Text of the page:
New research from Admiral Car Insurance has revealed the once common cars on UK roads that are now endangered and close to extinction.

Working with a car sales expert Admiral analysed 1500 previously popular cars that are now rarely seen on UK roads to reveal the list.

Looking at makes and models mass produced in the last 35 years (between 1984 to 20011) that have since been discontinued, Admiral has revealed the 10 popular cars at risk of disappearing from our roads completely2.

Top 10 ‘endangered’ cars – Expert picks

Bangernomics Endangered Bangers

Taking the top spot as the most endangered is the Ford Granada, with fewer than 800 working models still registered in the UK.

The Ford Granada was in production from 1974 to 1994 with more than 1.4 million3 made throughout its lifetime, meaning fewer than 0.1% of those produced (and registered between 1984 and 2001) are still on UK roads today.

The Vauxhall Nova, with just over 1,000 left and Peugeot 405 complete the car expert’s top 3 most endangered old favourites.

Whist the formerly widespread cars picked by the expert have far fewer left than in their heyday, others are even less likely to be spotted on UK roads. As part of the investigation, Admiral examined the makes and models of car produced between 1984 and 2001 with fewer than 50 still registered, to reveal those closest to the point of extinction 4.

Top 25 cars at risk of extinction

With just 10 vehicles still registered on UK roads, the Vauxhall Chevette faces the greatest risk of complete ‘extinction’.

Meanwhile, the Talbot Horizon, Saab 90, Rover Coupe, MG Montego and Hyundai Pony all have fewer than 15 cars still registered, meaning other road users will be lucky to spot one on the 245,000 miles of roads in the UK.

Car fund

Despite old motors offering a bargain – with a Peugeot 405 available for just £7505 – research from Admiral Car Finance6 found that almost half (48%) of Brits have bought a car using car finance.

Whereas new drivers in the 80s and 90s would usually have bought an ‘old banger’ when they passed their test, younger drivers today are more reliant on credit to get the car they want. 64% of Millennials said they took out car finance to buy their last car, compared to 38% of Generation X drivers, suggesting that the days of new drivers starting off with an ‘old banger’ are long gone. Whilst the most common monthly budget for car finance is between £300-£399 for both Millennials and Gen X drivers, it seems that Millennials are happy to push their budget further when it comes to car ownership. Almost a third (31%) of millennials say they would be prepared to spend over £500 a month on car finance, but just over one in 10 Gen X drivers are willing to spend the same.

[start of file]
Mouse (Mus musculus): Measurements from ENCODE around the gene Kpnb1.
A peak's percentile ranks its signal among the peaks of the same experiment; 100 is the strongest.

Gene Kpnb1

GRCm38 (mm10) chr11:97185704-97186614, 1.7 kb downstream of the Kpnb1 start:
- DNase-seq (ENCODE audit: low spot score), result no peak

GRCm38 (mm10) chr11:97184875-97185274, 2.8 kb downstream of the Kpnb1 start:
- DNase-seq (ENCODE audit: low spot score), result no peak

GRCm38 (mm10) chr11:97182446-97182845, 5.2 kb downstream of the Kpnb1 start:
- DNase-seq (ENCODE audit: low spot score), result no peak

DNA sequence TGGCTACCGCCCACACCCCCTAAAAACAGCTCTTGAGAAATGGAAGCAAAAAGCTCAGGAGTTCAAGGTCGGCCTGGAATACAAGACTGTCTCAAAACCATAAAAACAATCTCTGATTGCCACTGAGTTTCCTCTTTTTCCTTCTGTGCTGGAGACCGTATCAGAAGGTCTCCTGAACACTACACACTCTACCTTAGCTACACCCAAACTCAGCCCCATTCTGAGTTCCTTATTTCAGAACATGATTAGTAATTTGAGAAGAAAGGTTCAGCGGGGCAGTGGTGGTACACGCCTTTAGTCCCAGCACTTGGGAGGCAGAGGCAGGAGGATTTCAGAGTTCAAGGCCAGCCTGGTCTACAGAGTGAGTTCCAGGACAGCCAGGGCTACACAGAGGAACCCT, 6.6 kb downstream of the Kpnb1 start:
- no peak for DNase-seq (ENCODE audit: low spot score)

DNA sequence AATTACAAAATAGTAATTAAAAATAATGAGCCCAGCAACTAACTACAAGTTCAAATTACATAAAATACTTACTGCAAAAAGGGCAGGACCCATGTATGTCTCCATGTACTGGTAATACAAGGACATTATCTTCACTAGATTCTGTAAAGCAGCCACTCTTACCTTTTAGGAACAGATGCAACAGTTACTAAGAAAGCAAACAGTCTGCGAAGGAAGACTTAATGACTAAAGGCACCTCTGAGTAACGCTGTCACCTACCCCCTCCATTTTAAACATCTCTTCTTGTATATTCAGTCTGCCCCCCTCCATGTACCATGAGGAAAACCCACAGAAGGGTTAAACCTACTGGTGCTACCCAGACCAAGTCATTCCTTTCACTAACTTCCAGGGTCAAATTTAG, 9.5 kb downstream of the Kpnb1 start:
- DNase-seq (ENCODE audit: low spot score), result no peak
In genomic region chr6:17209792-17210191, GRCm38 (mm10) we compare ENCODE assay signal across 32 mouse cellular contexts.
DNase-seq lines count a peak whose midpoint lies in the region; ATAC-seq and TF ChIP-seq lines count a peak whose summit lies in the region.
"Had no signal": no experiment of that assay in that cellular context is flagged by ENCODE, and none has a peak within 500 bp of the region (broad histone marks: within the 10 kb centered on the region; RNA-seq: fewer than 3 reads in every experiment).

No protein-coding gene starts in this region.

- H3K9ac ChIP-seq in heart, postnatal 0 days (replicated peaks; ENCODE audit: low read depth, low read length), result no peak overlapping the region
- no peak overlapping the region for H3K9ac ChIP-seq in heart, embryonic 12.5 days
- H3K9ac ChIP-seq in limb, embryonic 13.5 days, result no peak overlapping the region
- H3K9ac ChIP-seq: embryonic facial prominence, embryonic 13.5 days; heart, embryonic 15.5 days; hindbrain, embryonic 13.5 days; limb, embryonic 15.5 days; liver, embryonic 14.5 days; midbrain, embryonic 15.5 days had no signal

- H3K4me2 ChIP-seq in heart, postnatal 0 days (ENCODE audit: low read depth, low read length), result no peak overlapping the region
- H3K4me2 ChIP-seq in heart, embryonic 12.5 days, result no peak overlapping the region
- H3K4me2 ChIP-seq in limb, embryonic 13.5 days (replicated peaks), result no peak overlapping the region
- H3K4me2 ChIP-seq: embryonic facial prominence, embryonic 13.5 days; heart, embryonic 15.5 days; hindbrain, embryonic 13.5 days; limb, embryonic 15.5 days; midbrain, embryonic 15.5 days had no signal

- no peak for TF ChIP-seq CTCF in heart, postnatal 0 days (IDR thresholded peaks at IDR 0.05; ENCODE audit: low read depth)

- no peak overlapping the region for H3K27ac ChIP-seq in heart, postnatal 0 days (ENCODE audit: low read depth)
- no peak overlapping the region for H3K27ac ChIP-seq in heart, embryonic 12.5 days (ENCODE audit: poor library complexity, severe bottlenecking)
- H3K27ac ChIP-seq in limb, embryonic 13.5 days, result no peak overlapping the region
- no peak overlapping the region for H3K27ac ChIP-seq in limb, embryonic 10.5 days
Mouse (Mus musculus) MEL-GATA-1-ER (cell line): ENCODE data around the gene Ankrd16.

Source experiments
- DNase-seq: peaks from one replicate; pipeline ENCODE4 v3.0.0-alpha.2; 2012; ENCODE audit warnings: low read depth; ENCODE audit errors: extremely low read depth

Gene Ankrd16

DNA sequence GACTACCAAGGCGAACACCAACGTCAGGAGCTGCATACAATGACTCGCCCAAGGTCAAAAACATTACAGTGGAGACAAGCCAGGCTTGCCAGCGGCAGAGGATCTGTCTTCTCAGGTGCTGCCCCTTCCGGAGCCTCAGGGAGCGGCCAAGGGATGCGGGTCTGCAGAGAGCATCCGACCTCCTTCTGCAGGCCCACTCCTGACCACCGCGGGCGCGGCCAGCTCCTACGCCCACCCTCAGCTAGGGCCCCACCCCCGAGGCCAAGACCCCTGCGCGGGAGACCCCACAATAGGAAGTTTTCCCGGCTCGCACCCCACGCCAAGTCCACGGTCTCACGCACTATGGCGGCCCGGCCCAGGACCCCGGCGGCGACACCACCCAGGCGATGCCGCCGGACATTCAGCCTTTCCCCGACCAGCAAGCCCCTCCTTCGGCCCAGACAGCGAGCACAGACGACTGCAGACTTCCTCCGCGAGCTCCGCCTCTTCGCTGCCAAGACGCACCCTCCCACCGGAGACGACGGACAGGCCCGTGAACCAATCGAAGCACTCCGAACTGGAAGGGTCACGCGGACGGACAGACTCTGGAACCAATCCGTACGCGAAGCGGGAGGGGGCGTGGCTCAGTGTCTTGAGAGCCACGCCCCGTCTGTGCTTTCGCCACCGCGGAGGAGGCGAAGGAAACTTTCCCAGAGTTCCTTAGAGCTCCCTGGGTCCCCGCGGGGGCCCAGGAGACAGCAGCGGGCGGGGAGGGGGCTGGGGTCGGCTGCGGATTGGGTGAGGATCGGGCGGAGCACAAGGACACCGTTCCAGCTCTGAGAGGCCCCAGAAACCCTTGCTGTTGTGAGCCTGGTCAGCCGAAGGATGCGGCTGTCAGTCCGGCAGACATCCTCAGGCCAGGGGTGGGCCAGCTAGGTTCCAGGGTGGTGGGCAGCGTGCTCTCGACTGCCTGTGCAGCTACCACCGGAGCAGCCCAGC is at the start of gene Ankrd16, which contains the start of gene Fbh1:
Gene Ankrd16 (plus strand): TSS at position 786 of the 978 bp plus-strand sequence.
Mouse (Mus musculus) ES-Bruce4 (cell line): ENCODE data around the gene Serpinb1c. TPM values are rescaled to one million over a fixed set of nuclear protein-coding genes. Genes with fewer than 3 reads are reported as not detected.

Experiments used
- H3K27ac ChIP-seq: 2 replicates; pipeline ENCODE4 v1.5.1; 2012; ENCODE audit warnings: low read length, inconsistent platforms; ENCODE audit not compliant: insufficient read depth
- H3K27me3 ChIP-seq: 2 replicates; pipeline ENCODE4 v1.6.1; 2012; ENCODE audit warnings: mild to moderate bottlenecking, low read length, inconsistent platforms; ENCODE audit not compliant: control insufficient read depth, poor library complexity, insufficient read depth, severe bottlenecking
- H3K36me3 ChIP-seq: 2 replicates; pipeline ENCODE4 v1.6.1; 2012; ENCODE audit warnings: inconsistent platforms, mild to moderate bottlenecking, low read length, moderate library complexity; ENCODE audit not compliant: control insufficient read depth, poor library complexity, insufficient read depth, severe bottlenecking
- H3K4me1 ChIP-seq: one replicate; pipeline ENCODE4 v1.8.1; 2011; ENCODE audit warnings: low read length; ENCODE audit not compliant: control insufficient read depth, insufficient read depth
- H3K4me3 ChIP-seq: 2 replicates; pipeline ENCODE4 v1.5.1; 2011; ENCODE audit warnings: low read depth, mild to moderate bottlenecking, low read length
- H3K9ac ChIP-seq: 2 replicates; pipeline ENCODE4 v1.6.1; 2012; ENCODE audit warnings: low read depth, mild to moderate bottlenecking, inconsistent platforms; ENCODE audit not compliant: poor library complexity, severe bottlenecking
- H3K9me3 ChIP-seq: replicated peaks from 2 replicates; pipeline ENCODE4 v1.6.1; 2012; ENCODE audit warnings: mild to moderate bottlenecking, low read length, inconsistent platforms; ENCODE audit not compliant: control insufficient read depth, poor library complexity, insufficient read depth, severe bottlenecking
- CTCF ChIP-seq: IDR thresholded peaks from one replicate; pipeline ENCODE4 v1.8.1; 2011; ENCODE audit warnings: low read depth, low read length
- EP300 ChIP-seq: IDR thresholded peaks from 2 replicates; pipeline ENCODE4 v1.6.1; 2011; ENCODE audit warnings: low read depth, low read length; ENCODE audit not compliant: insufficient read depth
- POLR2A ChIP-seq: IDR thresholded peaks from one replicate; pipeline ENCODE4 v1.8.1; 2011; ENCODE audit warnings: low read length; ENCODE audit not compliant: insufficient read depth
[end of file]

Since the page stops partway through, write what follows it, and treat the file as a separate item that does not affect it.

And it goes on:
Admiral Car Finance also revealed that the average car finance loan for drivers aged 17 to 25 is currently £10,847 and that the average car they purchased was 3 and a half years old, underlining the trend for newer rather than older models as a first car purchase.

Although budget played a significant role in the car buying process, practicality (48%), reliability (46%) and technology (17%) were also ranked highly by Brits when choosing their current car, perhaps another nail in the coffin for the once popular ‘old bangers’.

For those who are happy to drive an older car, analysis of Admiral’s insurance database shows which models 7 are most likely to still be seen on the roads.

Ford Mondeo, Subaru Impreza and Skoda Fabia topped the list of Admiral insured cars with a B to Y registration plate, with 999, 933 and 931 cars respectively still on the books.

Commenting on the research, Sabine Williams Head of Motoring at Admiral said:

“Getting an old banger as a first car was once considered a rite of passage, and a cheap way to get on the road. But with young people more willing to push their budget further, and relying more on car finance, some former family favourites may soon become extinct.

“For many, having a car is closely linked to their independence and sense of freedom, so reliability and practicality are huge factors when choosing what to drive. While these timeless cars can stir nostalgia and fond memories with many of us, they might not always be the most dependable and with many no longer in production, replacing parts and mechanical bills could soon start to mount up. Perhaps it will be left to classic car enthusiasts to keep these cars in existence.”

Classic Bangernomics is obviously the only way to save these cars please see Bangernomics Diet.

Notes…for Bangernomics anoraks.

1 Cars manufactured between 1984 and 2001 (old B to Y registration) considered only – older cars fall into ‘classic’ category for insurance purposes, whilst cars built post 2001 would not yet be considered ‘old bangers’.

2 Based on DFT data: series VEH0126, years of manufacture 1984 to 2001 only, grouped into sub-category level. Latest data correct as at December 2017. Cars selected by industry expert with c 20 years sales experience.


4 Based on DFT data: series VEH0126, years of manufacture 1984 to 2001 only, grouped into sub-category level. Latest data correct as at December 2017. Ranked by volumes still registered, only those makes/models with fewer than 50 considered. Imports, vans, hearses and specialist sports cares excluded.


6Investigation based on Admiral own customer base and survey of 1000 drivers conducted July 2018.

7Based on analysis of Admiral own insured cars with B to Y registration (from 1984 to 2001) where fewer than 1000 cars still insured